Article courtesy of Oliver Smith | June 26, 2015 | Telegraph | Shared as educational material
An investigation has been launched after drinking water on board 14 Cathay Pacific aircraft – around 10 per cent of its entire fleet – was found to be tainted.
Hong Kong’s Port Health Office (PHO) collected samples from 22 planes, as part of a routine examination, earlier this month. Tests found that 14 of the samples failed to meet minimum hygiene standards.
According to the airline, nine of the 14 affected aircraft have had their water tanks cleaned and disinfected, and the results of follow-up tests are pending. Tanks on the five other affected jets will be cleaned imminently. Hong Kong Aircraft Engineering Co, which transports water from supply stations to the aircraft, has cleaned all of its 11 vehicles.
In the meantime Cathay Pacific is urging passengers not to brush their teeth in the plane lavatories and is handing out bottled water to everyone on board.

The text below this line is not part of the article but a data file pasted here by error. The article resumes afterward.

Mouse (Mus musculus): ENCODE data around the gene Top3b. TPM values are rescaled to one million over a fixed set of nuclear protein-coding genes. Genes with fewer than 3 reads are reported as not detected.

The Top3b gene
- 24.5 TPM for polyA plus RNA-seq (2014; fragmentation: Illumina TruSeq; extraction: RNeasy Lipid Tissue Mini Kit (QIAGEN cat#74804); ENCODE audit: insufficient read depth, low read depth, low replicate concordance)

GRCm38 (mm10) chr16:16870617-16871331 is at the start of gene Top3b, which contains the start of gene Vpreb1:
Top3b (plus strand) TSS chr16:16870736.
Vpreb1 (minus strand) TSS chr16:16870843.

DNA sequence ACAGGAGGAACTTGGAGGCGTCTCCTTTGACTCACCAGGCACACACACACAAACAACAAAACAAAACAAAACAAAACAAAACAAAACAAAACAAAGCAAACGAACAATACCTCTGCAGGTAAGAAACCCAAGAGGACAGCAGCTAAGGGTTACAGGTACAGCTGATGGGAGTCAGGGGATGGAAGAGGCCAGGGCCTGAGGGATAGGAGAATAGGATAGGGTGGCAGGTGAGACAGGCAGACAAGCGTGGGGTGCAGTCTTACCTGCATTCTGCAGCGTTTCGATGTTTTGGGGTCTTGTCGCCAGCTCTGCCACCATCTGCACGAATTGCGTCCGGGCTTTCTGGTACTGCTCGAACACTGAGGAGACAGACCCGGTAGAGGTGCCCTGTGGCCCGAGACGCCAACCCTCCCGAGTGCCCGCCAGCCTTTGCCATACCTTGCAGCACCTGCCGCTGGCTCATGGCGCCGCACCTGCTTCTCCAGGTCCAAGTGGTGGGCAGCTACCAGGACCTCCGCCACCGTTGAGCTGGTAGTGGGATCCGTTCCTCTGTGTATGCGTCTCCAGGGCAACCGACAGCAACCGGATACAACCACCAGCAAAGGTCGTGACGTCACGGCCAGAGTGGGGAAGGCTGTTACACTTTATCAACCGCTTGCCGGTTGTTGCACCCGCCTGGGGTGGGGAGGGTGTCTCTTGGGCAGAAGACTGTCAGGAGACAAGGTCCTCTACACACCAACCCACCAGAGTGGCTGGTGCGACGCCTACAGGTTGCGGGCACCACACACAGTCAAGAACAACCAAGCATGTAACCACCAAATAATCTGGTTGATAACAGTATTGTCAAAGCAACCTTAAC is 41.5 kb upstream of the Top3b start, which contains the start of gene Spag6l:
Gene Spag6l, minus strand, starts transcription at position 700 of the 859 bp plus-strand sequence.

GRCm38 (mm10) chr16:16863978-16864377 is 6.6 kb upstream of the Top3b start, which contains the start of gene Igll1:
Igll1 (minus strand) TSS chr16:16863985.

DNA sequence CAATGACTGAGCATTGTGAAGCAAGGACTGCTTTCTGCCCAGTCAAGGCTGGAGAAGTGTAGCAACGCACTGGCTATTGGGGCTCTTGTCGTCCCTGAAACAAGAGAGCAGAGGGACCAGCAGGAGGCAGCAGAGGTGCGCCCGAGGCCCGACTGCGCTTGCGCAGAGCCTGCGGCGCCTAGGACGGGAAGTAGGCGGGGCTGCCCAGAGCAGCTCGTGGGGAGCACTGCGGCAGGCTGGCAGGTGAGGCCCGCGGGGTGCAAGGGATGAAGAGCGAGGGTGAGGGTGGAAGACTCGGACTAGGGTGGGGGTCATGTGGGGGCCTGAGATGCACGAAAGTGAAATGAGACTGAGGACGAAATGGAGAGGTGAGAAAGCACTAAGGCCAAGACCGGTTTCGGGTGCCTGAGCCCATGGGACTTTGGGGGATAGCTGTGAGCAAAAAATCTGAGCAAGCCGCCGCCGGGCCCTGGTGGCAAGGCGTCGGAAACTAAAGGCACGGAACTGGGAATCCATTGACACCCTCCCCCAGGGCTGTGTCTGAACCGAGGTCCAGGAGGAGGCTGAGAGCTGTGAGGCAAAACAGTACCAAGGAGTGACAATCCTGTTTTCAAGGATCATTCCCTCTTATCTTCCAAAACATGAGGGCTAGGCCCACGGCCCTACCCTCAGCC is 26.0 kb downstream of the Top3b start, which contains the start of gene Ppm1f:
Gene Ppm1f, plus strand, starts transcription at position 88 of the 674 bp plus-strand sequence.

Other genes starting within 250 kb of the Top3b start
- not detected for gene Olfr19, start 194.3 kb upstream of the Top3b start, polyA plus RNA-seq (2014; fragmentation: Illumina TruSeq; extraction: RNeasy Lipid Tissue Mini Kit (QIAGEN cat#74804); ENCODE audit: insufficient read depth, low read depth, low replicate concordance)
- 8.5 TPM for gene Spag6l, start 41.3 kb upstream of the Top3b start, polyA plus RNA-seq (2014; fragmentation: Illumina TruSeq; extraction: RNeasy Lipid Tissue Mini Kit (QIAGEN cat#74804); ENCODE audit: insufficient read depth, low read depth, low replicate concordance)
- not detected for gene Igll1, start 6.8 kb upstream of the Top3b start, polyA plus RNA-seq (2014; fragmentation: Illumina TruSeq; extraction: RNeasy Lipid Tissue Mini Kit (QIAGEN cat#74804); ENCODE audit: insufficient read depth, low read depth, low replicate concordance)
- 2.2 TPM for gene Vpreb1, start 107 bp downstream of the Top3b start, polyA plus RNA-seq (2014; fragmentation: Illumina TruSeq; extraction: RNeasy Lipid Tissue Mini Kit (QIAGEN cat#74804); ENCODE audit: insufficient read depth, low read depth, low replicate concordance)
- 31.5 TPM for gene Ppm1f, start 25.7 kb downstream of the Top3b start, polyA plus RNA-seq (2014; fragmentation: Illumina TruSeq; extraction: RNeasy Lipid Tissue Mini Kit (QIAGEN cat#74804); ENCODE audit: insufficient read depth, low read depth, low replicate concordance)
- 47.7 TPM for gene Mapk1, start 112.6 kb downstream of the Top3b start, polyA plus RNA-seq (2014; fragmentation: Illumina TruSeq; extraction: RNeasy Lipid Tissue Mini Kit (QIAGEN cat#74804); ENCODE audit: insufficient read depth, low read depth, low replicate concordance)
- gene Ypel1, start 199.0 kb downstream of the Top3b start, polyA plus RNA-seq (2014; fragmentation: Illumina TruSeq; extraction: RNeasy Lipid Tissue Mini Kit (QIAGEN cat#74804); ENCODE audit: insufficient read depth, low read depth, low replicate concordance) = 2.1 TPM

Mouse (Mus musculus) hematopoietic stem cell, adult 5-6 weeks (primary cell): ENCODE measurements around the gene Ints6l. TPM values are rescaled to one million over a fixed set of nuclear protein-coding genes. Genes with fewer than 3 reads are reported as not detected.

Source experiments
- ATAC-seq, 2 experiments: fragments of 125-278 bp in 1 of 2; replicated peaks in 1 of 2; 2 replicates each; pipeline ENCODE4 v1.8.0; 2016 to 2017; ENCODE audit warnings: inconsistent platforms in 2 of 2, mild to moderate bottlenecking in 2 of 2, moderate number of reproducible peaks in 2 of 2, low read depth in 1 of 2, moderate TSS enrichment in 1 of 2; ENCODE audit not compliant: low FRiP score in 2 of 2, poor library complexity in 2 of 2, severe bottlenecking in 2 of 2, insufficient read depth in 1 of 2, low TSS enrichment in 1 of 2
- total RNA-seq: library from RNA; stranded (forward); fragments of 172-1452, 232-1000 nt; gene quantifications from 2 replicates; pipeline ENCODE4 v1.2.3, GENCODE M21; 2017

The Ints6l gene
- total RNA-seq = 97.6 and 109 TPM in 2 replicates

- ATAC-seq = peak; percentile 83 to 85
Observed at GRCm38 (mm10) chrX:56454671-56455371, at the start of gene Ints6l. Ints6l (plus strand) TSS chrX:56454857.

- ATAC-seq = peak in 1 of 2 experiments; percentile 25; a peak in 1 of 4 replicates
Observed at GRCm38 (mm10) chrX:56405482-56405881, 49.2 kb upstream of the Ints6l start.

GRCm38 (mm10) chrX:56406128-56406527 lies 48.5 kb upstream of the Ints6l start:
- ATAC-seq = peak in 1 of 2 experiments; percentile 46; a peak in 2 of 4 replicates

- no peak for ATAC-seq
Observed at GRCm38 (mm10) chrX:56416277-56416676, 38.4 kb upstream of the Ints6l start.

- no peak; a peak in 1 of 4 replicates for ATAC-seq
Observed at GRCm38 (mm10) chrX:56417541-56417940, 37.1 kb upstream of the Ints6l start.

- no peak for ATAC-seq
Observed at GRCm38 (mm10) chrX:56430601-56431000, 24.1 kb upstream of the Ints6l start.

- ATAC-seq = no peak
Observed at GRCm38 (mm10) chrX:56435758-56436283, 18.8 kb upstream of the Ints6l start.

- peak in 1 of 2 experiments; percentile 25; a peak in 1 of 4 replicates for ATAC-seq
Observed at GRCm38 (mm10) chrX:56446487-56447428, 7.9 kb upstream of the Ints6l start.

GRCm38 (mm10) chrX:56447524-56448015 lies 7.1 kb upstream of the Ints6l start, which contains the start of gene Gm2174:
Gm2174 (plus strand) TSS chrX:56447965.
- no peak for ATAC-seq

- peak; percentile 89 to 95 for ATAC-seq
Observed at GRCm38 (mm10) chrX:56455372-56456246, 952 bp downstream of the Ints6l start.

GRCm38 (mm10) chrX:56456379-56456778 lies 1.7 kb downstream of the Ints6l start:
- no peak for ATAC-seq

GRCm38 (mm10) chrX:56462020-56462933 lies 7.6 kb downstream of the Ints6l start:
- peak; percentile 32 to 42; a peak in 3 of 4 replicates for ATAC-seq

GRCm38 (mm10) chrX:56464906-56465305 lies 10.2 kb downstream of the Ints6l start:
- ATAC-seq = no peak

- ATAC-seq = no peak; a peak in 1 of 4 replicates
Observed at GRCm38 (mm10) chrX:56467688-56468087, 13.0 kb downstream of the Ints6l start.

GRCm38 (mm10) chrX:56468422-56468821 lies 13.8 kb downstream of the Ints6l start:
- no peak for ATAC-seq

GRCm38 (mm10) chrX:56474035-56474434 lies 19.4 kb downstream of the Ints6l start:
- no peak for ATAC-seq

However, according to a report by the Shanghaiist website, the amount supplied on long-haul flights (between 60 and 80 1.5 litre bottles) has proved insufficient.
“We have reviewed the overall water collection and filling procedures for aircraft and investigations so far have not identified the source of contamination,” said a spokesman for Hong Kong’s Department of Health.
Cathay Pacific has water samples collected from each of its aircraft every six months, while all water tanks are cleaned and disinfected every three months.
It was named the world’s 4th cleanest airline, behind EVA Air, Singapore Airlines and ANA All Nippon Airways, at the most recent Skytrax World Airline Awards, based on a survey of 18 million passengers.
While airlines routinely serve free tap water, the same water used for tea and coffee, several investigations have suggested that supplies are prone to contamination. A Wall Street Journal study in 2002 saw samples taken on 14 different flights, with some worrying findings.
“The results of our water-quality snapshot: a long list of microscopic life you don’t want to drink, from Salmonella and Staphylococcus to tiny insect eggs,” it said. “Worse, contamination was the rule, not the exception: Almost all of the bacteria levels were tens, sometimes hundreds, of times above U.S. government limits.”
A further study in 2004 by the US Environmental Protection Agency (EPA) found that water supplies on 15 per cent of the 327 aircraft tested were contaminated to some degree.
And in 2013 an NBC investigation found that the problem was ongoing, with EPA figures showing that around 12 per cent of aircraft in the US had at least one positive test during the previous year.